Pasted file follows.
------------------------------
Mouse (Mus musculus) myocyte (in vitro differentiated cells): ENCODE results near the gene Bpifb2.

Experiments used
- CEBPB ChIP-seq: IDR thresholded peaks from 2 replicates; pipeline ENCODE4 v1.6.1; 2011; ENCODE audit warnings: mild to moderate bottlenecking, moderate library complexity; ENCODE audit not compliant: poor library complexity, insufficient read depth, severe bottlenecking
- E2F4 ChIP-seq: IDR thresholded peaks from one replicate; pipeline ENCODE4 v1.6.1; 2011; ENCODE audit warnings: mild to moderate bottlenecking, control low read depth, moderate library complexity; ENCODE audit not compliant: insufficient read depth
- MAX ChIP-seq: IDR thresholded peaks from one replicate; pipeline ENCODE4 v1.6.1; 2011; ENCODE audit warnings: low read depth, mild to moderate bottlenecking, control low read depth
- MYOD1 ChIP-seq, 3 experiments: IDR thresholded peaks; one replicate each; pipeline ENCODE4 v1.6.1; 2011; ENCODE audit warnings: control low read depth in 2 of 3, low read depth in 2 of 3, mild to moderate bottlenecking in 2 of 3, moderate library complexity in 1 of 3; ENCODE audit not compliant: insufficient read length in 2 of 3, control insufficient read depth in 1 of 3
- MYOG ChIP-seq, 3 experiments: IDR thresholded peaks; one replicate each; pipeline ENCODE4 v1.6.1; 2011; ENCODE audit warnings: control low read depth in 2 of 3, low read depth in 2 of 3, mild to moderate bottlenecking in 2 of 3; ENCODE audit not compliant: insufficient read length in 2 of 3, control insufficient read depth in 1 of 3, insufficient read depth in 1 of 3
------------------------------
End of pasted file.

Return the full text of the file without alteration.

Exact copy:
Mouse (Mus musculus) myocyte (in vitro differentiated cells): ENCODE results near the gene Bpifb2.

Experiments used
- CEBPB ChIP-seq: IDR thresholded peaks from 2 replicates; pipeline ENCODE4 v1.6.1; 2011; ENCODE audit warnings: mild to moderate bottlenecking, moderate library complexity; ENCODE audit not compliant: poor library complexity, insufficient read depth, severe bottlenecking
- E2F4 ChIP-seq: IDR thresholded peaks from one replicate; pipeline ENCODE4 v1.6.1; 2011; ENCODE audit warnings: mild to moderate bottlenecking, control low read depth, moderate library complexity; ENCODE audit not compliant: insufficient read depth
- MAX ChIP-seq: IDR thresholded peaks from one replicate; pipeline ENCODE4 v1.6.1; 2011; ENCODE audit warnings: low read depth, mild to moderate bottlenecking, control low read depth
- MYOD1 ChIP-seq, 3 experiments: IDR thresholded peaks; one replicate each; pipeline ENCODE4 v1.6.1; 2011; ENCODE audit warnings: control low read depth in 2 of 3, low read depth in 2 of 3, mild to moderate bottlenecking in 2 of 3, moderate library complexity in 1 of 3; ENCODE audit not compliant: insufficient read length in 2 of 3, control insufficient read depth in 1 of 3
- MYOG ChIP-seq, 3 experiments: IDR thresholded peaks; one replicate each; pipeline ENCODE4 v1.6.1; 2011; ENCODE audit warnings: control low read depth in 2 of 3, low read depth in 2 of 3, mild to moderate bottlenecking in 2 of 3; ENCODE audit not compliant: insufficient read length in 2 of 3, control insufficient read depth in 1 of 3, insufficient read depth in 1 of 3